Moderate or Very Significant Challenges to Owning or Managing Land by Age Graph 1
Figure 24
Moderate or Very Significant Challenges to Owning or Managing Land by Age graph 2
Figure 25

 Scheduling can be challenging if only one workshop session is offered, especially if it is only publicized close to the date. I work from home, have generous flex/vacation time, and no children's activities to consider, and yet it has still happened that the only session of something I wanted to attend falls on a day or time that I have commitments that cannot be rescheduled. Publicizing in advance helps people to plan around your workshop, or offering multiple sessions for flexibility, would increase access.

moderate or significant challenges table
Table 1

Conclusions

Demographics, Behaviors, and Management Barriers

Our results show that women in New Hampshire who own or manage land manage do so with a variety of goals, most frequently including wildlife, conservation, and scenic beauty. These reasons align with the types of recreation women landowners and managers participate in the most frequently which include hiking or walking, bird watching, and gardening. Most respondents are married, live on the property year-round, and do not have conflicting goals and values with others who own or help manage the land. A large portion of respondents have owned or managed the land for less than 10 years and would likely benefit from outreach strategies targeted at women with less forest management experience to help them achieve their goals. 

Almost half of respondents do not have a forest stewardship management plan, despite a large majority being somewhat or very likely to complete a forestry or wildlife habitat  management project and being somewhat or very likely to hire a natural resource professional. Additionally, many respondents have enough skills to implement some forestry and wildlife stewardship activities on the land. However, almost half of respondents are not actively managing the land they own or manage. This lower participation in management activities and engagement with natural resources professionals is likely due to a variety of moderate or significant challenges which include lack of time, lack of money, lack of training in proper management practices, lack of resources or tools, and not knowing where to start. It is apparent then, that education is needed about the importance of forest management activities and how those projects can help women achieve their goals for the land they own or manage.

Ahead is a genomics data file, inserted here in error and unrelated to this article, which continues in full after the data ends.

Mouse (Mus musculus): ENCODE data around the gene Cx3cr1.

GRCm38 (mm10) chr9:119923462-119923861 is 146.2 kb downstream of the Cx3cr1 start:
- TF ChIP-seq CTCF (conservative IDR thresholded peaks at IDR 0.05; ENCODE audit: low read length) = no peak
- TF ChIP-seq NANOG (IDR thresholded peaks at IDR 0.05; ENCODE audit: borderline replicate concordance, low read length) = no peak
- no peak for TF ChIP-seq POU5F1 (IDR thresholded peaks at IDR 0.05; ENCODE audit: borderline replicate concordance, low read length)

Workshops and Trainings

Focusing workshops or training topics on wildlife habitat, identification (e.g., trees, plants, wildlife), invasive species (e.g., plants and forest pests and management considerations), climate change, and conservation planning may lead to an increase in participation from women forestland owners and managers. Facebook is the most often used social media site and can be an effective way to communicate upcoming workshops and trainings to the public. The most common reasons that prevent respondents from attending educational workshops include distance from the event, being too busy, wrong time of day, too technical, and lack of child care. If targeting specific age demographics, there may be an increase in participation from respondents 31–50 years old if  child care is provided at workshops. Slightly more respondents are very likely to attend workshops or trainings on weekends compared to weekdays. Partial-day events are more likely to be attended, but many respondents are somewhat likely to attend full-day events. Based on these results, partial-day workshops and trainings repeated at different locations around the state on weekends may be better attended.

I have a mixed feeling of  providing input, and not feeling heard. Sometimes I wonder if this frustration stems from desiring a greater role, but not really feeling sure how I could be doing what I am doing differently. 

Learning Environment

When learning new information or skills, most respondents find one-on-one visits with natural resource professionals to be the most effective, followed by educational workshops, demonstrations, or hands-on training in a larger group setting. Approximately one-third of respondents have experienced differential treatment based on gender in an educational setting and most respondents do not have a gender preference for an educational instructor. There was no significant difference between preference for women-only events or mixed-gender events. Because half of respondents surveyed are very likely or somewhat likely to attend women-only workshops, it may be beneficial to offer more opportunities for women-only events to provide a more comfortable environment for those less-likely to attend mixed-gender events. These results highlight opportunities to engage newer or less active landowners and provide them with forestry and wildlife habitat management educational opportunities, tools, and resources.